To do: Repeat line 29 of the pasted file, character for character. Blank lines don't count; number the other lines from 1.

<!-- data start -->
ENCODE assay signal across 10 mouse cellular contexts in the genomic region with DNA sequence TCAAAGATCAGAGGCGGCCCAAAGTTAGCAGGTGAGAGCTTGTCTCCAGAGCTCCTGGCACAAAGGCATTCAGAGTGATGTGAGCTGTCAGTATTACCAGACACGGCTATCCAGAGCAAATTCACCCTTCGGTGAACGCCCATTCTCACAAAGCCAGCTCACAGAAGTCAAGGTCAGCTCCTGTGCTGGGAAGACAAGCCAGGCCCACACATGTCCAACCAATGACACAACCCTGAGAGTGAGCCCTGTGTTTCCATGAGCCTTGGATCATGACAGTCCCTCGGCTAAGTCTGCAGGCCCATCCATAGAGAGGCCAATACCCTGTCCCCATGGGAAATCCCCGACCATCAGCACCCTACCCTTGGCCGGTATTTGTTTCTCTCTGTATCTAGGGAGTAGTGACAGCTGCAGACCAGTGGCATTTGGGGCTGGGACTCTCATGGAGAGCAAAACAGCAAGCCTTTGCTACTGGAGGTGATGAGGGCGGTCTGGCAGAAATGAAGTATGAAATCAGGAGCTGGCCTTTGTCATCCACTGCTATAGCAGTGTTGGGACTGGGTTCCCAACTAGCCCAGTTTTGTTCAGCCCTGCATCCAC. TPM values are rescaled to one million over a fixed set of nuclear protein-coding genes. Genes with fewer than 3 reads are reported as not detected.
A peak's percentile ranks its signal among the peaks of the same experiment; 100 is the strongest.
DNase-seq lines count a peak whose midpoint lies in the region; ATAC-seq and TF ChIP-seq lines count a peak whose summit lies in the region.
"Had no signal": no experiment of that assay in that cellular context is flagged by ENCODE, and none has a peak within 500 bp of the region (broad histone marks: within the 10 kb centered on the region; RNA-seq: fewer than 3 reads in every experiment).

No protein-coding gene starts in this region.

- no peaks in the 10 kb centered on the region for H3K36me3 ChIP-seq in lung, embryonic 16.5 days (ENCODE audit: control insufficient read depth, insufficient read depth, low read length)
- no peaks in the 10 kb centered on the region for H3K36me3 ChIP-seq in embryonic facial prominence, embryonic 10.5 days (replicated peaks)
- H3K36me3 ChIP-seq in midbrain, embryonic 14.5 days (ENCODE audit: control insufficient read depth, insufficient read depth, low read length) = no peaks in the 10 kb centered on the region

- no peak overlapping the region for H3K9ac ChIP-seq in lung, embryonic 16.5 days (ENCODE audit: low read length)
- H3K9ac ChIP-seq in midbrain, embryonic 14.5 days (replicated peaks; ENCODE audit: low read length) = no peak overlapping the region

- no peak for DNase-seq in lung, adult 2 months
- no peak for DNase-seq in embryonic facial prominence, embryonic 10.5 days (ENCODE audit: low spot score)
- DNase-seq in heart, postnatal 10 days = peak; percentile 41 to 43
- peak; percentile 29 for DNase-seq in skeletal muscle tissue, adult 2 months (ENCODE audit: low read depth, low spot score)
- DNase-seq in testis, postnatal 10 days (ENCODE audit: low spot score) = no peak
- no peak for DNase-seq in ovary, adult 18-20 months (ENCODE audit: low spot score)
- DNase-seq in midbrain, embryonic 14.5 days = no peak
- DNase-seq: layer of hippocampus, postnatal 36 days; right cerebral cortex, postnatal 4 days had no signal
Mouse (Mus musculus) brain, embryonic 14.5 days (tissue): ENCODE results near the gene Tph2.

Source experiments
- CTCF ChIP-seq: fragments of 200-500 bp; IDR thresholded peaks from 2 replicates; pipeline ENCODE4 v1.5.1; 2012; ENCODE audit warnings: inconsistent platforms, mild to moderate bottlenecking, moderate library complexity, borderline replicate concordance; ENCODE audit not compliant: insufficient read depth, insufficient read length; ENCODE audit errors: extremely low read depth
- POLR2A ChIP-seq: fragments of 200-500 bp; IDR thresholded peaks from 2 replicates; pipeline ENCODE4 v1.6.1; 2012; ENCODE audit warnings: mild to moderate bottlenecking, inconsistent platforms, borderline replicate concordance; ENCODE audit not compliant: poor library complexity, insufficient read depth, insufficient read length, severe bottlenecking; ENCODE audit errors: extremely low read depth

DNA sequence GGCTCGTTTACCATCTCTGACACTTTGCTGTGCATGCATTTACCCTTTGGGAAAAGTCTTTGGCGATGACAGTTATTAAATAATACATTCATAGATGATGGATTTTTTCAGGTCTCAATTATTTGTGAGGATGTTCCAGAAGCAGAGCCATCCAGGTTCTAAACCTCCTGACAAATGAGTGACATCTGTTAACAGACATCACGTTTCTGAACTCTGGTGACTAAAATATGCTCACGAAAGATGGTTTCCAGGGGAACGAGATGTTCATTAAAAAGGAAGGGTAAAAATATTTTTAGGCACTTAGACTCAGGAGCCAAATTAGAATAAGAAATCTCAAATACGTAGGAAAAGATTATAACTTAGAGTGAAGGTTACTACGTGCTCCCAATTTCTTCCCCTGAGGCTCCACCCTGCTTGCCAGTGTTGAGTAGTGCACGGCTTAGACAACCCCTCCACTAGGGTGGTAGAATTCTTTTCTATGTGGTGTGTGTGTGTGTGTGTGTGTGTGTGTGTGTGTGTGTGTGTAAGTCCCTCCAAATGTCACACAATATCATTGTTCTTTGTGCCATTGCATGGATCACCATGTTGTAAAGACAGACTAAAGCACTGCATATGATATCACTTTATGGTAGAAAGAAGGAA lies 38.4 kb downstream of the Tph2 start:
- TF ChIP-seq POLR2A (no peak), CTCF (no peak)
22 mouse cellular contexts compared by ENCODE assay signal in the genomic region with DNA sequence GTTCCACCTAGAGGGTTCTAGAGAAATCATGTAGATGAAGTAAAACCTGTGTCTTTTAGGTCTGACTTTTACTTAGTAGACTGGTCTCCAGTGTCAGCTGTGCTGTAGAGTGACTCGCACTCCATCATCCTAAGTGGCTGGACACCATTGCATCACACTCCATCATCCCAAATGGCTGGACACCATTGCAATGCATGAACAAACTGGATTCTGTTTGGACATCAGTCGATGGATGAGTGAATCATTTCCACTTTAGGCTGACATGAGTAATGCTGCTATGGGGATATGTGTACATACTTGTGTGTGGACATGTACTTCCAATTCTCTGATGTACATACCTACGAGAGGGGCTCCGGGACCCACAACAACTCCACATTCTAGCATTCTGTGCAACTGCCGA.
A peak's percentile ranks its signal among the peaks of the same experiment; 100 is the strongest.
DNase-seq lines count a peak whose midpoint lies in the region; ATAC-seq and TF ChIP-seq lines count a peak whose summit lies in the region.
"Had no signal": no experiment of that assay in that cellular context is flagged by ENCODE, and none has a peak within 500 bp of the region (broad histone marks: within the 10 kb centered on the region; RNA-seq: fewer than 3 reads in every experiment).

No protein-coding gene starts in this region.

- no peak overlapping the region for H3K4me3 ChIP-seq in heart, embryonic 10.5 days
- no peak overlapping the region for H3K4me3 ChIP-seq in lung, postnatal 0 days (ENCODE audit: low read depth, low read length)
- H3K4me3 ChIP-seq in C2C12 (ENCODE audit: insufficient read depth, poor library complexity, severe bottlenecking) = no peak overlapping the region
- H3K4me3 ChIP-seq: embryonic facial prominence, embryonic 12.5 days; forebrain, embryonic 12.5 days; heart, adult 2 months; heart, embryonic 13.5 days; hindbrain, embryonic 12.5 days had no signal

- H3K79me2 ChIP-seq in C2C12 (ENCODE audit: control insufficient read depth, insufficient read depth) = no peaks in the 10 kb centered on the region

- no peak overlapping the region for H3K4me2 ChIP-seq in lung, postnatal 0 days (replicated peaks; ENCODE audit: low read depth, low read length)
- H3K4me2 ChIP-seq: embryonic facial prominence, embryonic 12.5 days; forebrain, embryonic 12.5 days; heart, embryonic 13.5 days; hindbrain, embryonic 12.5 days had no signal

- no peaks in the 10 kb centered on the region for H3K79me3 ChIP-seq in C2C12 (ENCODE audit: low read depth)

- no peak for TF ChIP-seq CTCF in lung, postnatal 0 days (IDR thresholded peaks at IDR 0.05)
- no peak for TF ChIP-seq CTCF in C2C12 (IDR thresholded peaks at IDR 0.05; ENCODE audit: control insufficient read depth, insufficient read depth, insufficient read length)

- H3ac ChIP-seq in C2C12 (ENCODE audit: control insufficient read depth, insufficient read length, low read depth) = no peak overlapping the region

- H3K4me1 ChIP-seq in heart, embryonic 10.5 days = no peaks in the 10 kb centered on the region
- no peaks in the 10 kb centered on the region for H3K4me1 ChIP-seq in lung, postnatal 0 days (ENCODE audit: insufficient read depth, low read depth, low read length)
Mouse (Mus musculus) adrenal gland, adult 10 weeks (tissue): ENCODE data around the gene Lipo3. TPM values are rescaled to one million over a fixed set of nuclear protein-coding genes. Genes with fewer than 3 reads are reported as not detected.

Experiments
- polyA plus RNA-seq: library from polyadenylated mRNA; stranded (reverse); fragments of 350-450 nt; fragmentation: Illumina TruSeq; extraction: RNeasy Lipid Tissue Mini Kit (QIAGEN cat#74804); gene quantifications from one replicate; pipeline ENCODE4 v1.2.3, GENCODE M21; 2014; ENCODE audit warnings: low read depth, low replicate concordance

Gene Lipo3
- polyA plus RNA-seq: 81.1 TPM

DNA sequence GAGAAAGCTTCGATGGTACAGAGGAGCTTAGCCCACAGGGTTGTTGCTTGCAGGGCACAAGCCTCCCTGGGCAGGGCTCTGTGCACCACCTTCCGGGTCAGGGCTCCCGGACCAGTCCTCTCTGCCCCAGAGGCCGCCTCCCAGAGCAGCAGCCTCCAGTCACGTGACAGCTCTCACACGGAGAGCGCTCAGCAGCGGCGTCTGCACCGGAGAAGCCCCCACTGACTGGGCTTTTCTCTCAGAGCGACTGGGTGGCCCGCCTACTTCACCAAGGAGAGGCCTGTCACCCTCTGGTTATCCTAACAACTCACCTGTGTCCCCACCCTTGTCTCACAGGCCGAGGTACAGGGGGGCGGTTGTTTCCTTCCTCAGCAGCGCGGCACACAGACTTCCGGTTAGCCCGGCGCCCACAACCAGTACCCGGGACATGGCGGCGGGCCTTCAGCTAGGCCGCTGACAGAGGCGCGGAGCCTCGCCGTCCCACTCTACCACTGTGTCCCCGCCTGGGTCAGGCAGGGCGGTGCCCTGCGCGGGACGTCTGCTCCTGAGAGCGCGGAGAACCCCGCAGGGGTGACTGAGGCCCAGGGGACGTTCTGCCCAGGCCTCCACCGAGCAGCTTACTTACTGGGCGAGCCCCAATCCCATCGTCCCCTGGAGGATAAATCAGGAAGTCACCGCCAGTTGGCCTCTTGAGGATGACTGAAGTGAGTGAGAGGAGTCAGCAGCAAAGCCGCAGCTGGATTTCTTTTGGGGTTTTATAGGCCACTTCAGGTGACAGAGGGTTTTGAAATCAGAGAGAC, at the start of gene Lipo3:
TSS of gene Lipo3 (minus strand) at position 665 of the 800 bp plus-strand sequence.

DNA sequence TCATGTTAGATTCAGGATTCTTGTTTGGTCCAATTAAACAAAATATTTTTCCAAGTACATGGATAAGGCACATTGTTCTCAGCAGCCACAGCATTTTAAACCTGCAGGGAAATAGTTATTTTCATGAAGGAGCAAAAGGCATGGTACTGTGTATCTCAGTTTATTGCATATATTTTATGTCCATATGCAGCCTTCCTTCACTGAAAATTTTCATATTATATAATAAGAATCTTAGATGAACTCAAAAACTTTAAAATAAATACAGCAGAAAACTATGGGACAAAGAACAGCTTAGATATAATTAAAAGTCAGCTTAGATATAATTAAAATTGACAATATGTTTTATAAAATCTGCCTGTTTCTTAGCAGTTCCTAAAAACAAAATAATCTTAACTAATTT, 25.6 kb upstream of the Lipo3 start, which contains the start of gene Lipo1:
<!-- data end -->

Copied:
No protein-coding gene starts in this region.